Fred Francis Marsh (January 5, 1924 – October 26, 2006) was an American infielder in Major League Baseball who played from 1949 to 1956 for the Cleveland Indians, St. Louis Browns, Washington Senators, Chicago White Sox and Baltimore Orioles, primarily as a third baseman.
He was 5 ft 10 in (1.78 m) tall and weighed 180 pounds.
Born in Valley Falls, Kansas, Marsh was signed originally by the Chicago Cubs in 1942 after graduating from Chicago's Steinmetz High School in 1941. Marsh joined the Navy during World War II and was discharged in 1945.
He made his big league debut on April 19, 1949 at the age of 25 for the Indians, to whom he'd been sent in an unknown transaction before the 1947 season. He appeared in only one game that year, as a pinch runner.
He did not play any major league ball in 1950. In 1951, he appeared in 130 games for the St. Louis Browns, who received him and $35,000 for Snuffy Stirnweiss and Merl Combs in a trade with the Indians on April 1 of that year. He hit .243 with four home runs, 21 doubles and 43 RBI in 445 at-bats that season, walking 36 times and striking out 56 times. 1951 would end up being the only season in which he appeared in 100 or more games.
1952 was an interesting season for Marsh. He started the season with the Browns, but on May 12 was traded with Lou Sleater to the Washington Senators for Cass Michaels. Less than one month later, the Senators traded him back to the Browns for Earl Rapp.
Marsh had started off poorly with the Browns that year, hitting only .208 in his first 11 games, thus prompting his trade to the Senators. He did even worse with the Senators though, appearing in nine games with them and batting only .087. His second turn with the Browns that year proved to be much more successful - in 76 games, he hit .287 with two home runs and 26 RBI. Overall that year, he hit .258 with two home runs, 28 RBI and 29 runs scored.
On January 20, 1953, he was traded to the White Sox for Dixie Upright and $25,000. His first year with the White Sox was rather bumpy, as he hit only .200 in 98 at-bats with them (62 games). He had a relatively good year in 1954 with them, playing in 62 games and hitting .306. His success that year did not keep him in Chicago though, as he was traded with Matt Batts, Don Ferrarese, and Don Johnson to the Orioles for Jim Brideweser, Bob Chakales, and Clint Courtney on December 6.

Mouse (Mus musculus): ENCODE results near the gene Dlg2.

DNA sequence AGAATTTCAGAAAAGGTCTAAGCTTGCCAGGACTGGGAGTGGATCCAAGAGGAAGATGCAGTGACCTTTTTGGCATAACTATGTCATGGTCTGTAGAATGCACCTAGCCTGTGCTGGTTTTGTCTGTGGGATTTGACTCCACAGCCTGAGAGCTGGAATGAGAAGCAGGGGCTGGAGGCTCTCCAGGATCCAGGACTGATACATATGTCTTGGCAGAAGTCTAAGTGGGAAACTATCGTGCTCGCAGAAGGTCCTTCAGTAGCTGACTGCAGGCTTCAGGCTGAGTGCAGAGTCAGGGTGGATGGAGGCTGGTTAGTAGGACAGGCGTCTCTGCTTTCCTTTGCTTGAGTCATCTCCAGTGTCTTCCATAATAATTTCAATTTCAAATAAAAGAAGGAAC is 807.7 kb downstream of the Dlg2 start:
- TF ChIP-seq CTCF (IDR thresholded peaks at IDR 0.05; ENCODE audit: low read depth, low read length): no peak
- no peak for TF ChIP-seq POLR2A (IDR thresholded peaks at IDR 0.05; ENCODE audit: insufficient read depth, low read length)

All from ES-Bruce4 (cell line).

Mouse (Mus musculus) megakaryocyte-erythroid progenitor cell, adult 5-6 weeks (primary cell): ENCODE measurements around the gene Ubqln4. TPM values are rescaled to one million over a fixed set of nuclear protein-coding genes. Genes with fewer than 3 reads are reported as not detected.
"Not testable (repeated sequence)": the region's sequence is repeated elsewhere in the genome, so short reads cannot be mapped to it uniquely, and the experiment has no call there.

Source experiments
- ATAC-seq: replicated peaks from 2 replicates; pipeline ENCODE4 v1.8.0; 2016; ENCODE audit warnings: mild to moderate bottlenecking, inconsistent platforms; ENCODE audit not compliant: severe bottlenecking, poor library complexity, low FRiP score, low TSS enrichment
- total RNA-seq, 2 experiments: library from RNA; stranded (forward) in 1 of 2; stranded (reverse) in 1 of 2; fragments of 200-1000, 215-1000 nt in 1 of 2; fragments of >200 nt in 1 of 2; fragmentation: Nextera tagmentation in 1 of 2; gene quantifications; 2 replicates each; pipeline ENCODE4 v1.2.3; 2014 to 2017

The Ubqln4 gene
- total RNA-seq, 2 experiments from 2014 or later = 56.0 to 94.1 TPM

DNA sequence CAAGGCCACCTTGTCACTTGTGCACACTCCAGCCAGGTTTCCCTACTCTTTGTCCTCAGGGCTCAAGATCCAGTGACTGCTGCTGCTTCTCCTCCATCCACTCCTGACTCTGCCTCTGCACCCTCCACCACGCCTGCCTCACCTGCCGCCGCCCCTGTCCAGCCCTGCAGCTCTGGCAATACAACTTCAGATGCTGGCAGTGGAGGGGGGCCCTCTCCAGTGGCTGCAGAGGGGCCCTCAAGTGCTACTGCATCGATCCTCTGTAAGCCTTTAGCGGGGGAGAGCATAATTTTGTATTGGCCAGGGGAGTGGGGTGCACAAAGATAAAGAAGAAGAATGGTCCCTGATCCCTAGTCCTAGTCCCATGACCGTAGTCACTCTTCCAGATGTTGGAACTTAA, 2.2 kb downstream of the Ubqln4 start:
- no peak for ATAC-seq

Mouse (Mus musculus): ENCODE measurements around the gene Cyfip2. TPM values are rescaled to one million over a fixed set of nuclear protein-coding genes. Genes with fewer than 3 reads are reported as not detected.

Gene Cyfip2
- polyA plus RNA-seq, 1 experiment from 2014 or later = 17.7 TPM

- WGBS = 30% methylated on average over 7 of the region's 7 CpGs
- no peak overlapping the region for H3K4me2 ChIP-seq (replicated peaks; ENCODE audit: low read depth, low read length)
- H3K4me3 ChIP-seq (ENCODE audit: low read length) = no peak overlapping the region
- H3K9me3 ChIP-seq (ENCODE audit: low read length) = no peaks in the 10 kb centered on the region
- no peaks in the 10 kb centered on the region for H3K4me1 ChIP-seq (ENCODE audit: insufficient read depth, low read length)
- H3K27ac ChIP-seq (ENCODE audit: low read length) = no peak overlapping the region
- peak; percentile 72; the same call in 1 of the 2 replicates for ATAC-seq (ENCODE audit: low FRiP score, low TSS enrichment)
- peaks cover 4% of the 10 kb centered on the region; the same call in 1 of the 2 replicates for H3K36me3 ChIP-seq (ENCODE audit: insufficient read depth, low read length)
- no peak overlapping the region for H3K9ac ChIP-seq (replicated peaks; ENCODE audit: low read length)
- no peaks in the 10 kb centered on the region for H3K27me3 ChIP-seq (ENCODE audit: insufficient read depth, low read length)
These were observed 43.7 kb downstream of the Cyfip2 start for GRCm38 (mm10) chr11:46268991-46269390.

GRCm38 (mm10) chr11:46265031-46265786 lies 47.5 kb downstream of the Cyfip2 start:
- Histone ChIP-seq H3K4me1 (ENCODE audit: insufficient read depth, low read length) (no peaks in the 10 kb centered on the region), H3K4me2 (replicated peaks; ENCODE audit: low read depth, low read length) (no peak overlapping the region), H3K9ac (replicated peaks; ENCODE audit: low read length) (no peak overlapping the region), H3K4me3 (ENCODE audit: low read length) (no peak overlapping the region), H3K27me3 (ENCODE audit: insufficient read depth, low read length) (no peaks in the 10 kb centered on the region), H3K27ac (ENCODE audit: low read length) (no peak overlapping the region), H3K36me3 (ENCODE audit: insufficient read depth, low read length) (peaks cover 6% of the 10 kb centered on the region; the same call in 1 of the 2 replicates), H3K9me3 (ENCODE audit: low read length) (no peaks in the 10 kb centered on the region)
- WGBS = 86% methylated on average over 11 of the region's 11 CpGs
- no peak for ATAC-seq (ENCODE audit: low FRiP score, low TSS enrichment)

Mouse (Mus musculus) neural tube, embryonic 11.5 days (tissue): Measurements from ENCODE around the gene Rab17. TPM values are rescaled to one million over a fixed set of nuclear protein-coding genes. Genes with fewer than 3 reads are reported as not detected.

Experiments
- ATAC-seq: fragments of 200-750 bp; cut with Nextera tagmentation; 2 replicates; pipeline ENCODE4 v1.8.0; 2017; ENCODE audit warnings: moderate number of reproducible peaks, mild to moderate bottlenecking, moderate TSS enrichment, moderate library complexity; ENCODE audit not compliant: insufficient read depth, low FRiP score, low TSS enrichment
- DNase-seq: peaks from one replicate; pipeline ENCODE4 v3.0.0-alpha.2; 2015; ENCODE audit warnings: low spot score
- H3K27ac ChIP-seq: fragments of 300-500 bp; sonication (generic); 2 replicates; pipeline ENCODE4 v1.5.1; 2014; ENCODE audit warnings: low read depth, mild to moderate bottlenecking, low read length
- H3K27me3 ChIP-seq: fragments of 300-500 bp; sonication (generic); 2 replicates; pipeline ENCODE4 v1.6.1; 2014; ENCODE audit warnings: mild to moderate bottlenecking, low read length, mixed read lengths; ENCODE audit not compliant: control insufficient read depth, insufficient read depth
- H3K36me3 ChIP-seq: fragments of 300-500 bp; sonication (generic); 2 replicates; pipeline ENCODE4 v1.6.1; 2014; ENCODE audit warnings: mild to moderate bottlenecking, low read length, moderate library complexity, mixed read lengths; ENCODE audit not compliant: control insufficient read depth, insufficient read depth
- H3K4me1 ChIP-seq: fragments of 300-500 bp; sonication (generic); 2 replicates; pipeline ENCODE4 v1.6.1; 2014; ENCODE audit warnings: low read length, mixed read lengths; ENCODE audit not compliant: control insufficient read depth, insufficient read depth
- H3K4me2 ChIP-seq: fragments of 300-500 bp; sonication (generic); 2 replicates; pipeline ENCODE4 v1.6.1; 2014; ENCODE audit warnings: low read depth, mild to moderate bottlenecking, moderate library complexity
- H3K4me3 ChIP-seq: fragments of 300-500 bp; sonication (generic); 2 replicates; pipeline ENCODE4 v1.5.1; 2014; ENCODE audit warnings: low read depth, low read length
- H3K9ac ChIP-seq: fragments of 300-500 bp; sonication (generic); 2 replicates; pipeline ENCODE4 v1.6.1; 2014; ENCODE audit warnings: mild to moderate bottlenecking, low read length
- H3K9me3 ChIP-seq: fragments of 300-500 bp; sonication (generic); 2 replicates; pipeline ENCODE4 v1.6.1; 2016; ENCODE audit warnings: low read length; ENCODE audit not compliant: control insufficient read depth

In 1955, Marsh played in 89 games, collecting 66 hits in 303 at-bats for a .218 average. He showed a great eye at the plate that year, walking 35 times while striking out only 33 times. He missed nearly half of the season with a broken elbow and a leg injury.
1956 would end up being his final big league season. He collected only three hits in 24 at-bats that year, for a .125 average. He played his final game on May 29 of that year.
Overall, Marsh hit .239 in 465 games in his career. He collected 296 hits in 1236 at-bats, with 43 of those hits being doubles, eight of them triples and 10 of them home runs. He scored 146 runs and drove in 96. He was a good basestealer in terms of percentage, as he was only caught once in 14 attempts - a 92.9% success rate. He had a good eye at the plate as well, walking 125 times and striking out only 171 times.
He had a .948 career fielding percentage. Statistically, the player he is most similar to is Ken Hamlin.
After his baseball career, he spent many years as a postal carrier.
After his death in Corry, Pennsylvania at the age of 82, he was buried at Pine Grove Cemetery in Corry.
By Dean Hanley
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